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Courtesy of 

Natalya Saprunova

Ann Lesley BarTur Award

Natalya Saprunova

Judges Choice

Natalya Saprunova, born in the arctic region of Russia in Murmansk, is a freelance documentary photographer based in Paris. In Russia, she worked as a photographer for a daily newspaper, "The Messenger of Murmansk" during her studies to become a french teacher. She arrived in France in 2008, studied and worked in Marketing in Paris, and became a French citizen. At the end of 2016, she abandoned her permanent contract to return to photography. Then she finally studied Documentary photojournalism at the Ecole des Métiers de l’Information in Paris. Natalya now teaches photography at Graine de Photographe school in Paris and does documentary reportages. She is a member of the french photo agency - Zeppelin. Natalya was a finalist or prize-winner in various competitions. Her topics are the transformation of societies, identity, youth, spirituality and femininity.

A future for russian Saami people

Lovozero, Krasnoshchelye, Chalmny-varre in Russia at the Kola Peninsula, Murmansk region


There is no future without our children. Children are our future, and they are our carriers of living memories. Thanks to them, knowledge can be transmitted like a torch and thus travel through time and illuminate the future. A more harmonious future between man and nature. A future where a new relationship to the world can be imagined.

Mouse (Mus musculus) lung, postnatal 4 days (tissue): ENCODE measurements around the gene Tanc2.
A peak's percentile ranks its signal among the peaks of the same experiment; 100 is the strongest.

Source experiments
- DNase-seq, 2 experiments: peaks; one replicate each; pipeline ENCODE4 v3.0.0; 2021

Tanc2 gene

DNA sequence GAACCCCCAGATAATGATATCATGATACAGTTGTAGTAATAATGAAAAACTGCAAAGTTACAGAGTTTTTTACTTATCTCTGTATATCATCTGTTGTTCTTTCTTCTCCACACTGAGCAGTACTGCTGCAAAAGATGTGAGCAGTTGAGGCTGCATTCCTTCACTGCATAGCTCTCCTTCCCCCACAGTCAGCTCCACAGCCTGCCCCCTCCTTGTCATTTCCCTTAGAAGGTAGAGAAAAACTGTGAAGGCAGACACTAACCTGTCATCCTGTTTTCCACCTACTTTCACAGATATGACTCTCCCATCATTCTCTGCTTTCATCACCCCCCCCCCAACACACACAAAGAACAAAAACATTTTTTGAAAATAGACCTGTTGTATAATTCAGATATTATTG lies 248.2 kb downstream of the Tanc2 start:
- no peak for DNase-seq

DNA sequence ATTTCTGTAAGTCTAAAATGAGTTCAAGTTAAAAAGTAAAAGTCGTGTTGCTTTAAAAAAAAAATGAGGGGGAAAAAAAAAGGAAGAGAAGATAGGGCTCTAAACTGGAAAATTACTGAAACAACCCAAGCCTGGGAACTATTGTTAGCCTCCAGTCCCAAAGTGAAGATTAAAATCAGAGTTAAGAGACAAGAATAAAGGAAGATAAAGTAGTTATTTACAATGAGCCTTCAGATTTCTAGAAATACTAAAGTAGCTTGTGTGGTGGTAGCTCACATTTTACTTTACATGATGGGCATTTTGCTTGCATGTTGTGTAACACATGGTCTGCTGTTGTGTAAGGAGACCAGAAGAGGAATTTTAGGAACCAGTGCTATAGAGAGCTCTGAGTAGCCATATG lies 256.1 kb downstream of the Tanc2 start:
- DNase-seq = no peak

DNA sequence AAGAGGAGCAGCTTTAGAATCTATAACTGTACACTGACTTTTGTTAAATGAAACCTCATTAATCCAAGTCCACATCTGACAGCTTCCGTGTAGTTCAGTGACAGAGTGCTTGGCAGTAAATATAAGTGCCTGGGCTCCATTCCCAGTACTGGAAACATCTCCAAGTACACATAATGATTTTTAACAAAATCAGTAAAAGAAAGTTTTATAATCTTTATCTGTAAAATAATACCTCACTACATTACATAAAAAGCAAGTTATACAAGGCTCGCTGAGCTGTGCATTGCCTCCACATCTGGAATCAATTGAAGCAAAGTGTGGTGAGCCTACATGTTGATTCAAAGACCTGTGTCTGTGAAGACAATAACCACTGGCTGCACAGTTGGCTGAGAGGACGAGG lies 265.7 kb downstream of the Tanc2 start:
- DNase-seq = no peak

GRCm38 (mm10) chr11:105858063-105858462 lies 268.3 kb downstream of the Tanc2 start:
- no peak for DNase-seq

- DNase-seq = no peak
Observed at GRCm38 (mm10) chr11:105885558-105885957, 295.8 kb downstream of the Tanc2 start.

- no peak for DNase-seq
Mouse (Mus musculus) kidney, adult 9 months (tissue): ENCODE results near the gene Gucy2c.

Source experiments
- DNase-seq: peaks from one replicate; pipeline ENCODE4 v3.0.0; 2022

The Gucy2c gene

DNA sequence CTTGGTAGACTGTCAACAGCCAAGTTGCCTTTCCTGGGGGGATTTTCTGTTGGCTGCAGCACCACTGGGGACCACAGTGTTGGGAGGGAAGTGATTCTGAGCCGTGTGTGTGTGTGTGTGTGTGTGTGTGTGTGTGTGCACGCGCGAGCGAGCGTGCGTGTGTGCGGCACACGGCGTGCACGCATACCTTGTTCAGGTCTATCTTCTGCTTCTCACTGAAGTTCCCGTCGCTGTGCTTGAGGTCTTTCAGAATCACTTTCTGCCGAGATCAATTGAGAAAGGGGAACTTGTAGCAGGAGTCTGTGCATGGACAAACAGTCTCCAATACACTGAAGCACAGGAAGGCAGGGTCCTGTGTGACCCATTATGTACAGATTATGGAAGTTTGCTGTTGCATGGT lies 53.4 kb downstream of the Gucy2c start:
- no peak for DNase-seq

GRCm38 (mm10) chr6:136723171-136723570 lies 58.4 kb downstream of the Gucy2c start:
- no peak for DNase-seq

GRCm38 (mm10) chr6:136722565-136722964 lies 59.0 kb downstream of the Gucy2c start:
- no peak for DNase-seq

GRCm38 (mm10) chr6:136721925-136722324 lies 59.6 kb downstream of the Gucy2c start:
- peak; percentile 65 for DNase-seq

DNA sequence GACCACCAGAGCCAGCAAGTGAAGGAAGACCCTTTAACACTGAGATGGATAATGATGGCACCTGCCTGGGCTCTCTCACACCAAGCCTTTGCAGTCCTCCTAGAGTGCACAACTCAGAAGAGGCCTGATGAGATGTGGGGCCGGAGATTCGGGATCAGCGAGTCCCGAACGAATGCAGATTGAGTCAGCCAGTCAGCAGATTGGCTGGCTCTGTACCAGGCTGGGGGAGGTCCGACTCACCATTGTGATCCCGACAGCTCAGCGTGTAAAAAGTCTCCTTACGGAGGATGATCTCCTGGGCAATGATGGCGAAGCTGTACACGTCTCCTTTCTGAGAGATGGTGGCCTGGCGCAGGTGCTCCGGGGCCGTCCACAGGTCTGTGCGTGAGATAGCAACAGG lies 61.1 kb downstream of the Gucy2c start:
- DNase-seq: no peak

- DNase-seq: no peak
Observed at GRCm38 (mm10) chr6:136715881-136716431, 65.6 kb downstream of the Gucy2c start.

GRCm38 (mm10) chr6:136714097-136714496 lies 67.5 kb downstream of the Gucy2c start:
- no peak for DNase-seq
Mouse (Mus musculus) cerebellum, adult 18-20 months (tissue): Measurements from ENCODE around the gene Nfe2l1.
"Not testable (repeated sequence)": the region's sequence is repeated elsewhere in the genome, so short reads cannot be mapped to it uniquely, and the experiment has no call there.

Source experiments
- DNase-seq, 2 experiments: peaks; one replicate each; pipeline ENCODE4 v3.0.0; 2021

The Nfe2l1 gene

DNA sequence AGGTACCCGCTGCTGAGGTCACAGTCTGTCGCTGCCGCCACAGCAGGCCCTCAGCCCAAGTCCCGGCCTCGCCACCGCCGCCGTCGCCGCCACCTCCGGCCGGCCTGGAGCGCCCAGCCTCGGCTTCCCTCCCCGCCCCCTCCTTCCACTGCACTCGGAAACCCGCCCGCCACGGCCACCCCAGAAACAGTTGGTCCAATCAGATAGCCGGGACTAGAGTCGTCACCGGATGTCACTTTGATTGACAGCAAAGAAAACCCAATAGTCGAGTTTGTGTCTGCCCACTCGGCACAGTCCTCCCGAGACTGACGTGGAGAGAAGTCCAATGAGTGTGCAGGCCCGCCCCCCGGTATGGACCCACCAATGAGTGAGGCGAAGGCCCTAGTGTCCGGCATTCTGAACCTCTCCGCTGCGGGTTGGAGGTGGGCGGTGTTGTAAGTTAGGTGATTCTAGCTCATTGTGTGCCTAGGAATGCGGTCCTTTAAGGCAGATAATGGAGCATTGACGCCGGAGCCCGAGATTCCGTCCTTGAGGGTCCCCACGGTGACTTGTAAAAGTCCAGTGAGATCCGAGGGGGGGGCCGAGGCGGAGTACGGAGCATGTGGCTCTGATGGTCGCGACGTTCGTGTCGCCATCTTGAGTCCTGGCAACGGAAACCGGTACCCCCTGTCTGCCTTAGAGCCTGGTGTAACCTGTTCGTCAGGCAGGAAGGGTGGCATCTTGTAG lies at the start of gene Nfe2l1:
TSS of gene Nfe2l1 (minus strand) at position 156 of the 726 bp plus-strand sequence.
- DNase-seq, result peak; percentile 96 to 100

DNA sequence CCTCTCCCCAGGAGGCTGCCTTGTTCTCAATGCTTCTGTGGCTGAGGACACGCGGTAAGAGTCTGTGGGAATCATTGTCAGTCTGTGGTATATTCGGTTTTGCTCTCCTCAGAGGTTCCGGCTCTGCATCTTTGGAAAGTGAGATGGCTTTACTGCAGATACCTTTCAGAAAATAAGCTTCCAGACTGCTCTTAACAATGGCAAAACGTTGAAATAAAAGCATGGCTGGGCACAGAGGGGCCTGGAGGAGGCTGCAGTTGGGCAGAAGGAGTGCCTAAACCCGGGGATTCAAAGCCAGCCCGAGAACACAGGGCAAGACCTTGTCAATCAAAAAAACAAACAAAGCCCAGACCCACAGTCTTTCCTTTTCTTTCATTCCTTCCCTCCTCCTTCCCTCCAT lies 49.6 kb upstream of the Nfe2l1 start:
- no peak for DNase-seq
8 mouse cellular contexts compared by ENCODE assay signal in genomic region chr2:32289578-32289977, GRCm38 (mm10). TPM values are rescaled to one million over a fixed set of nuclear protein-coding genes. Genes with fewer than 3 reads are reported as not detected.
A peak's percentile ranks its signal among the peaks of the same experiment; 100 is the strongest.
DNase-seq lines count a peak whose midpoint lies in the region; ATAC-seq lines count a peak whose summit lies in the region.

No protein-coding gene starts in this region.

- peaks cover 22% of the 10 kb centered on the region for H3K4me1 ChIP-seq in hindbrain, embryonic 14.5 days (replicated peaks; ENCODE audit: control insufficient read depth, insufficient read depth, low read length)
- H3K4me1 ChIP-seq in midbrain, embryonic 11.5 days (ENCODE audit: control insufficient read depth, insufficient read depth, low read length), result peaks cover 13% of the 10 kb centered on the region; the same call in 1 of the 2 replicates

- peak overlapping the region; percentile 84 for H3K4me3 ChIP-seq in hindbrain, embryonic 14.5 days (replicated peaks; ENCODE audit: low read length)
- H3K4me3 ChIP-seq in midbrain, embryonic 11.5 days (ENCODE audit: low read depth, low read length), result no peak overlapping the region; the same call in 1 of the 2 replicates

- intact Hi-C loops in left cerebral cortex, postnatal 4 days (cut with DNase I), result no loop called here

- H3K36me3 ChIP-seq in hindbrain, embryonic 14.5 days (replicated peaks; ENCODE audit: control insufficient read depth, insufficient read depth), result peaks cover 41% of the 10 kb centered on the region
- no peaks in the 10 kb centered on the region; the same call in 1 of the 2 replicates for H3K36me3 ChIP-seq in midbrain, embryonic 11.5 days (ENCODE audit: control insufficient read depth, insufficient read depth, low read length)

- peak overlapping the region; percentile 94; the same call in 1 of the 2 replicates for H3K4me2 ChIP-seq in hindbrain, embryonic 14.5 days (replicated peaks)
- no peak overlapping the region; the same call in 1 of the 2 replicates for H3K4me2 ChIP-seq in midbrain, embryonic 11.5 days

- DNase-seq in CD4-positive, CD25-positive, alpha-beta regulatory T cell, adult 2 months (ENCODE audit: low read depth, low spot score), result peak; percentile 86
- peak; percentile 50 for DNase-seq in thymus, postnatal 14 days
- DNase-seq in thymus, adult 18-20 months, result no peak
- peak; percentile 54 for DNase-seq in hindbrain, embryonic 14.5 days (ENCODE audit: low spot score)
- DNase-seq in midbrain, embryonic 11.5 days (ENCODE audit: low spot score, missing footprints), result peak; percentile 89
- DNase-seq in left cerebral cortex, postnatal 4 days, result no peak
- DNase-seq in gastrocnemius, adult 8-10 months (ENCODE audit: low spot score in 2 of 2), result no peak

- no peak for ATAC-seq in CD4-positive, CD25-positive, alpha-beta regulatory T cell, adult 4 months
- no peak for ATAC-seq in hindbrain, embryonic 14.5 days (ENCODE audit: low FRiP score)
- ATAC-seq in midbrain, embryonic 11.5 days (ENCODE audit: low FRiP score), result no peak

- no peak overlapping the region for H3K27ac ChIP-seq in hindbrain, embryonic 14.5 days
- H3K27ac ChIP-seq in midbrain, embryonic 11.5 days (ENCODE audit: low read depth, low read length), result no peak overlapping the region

Despite her colored hair and her smartphone in her pocket, an 11-year-old little girl Uliana, shows some characteristic traits of her ethnic minority in the Extreme North region of Russia, the Sámi people. She loves being outdoors, fishing, eating reindeer meat with her bare hands, and doing handicrafts and embroidery. These activities are, for her, the place where she forms the learning of an inherited memory from her nomadic ancestors. Through these children's games is also transmitted the art of being resourceful.

Uliana comes from a long line of reindeer herders whose traditions almost disappeared due to sedentarization by the Soviets in the 1920s. Gathered in the main sámi village - Lovozero, located in the hinterland of Murmansk city, was considered a reserve. Other villages were also built on the sámi lands to gather reindeer herders. Settled to work in kolkhozes, they no longer had the right to be Sámis: the practice of the language and the wearing of the traditional costume were prohibited.

Uliana lives nowadays with some 1,500 people in Lovozero, where wooden huts stand next to prefabricated concrete buildings. In her daily life, sometimes she takes a vacation at her grandmother's in a tiny village with just 400 inhabitants. Or she visits an old woman who is the only one still living in a hamlet with four houses without electricity or running water. Still a little of the old world but also a little of the new one. And in it, a strong, hands-on, cheerful girl who can withstand freezing cold as well as swarms of mosquitoes.

Little by little, this living environment, this deep link with nature, will join Uliana's interior landscapes. The 11-year-old girl is thus called to become a memory for her people. A memory that can be reborn at any time, like these engraved pictograms that Uliana makes, reappear by throwing a little water on a stone. A memory that looks to the future, refreshed by the hands of a child.

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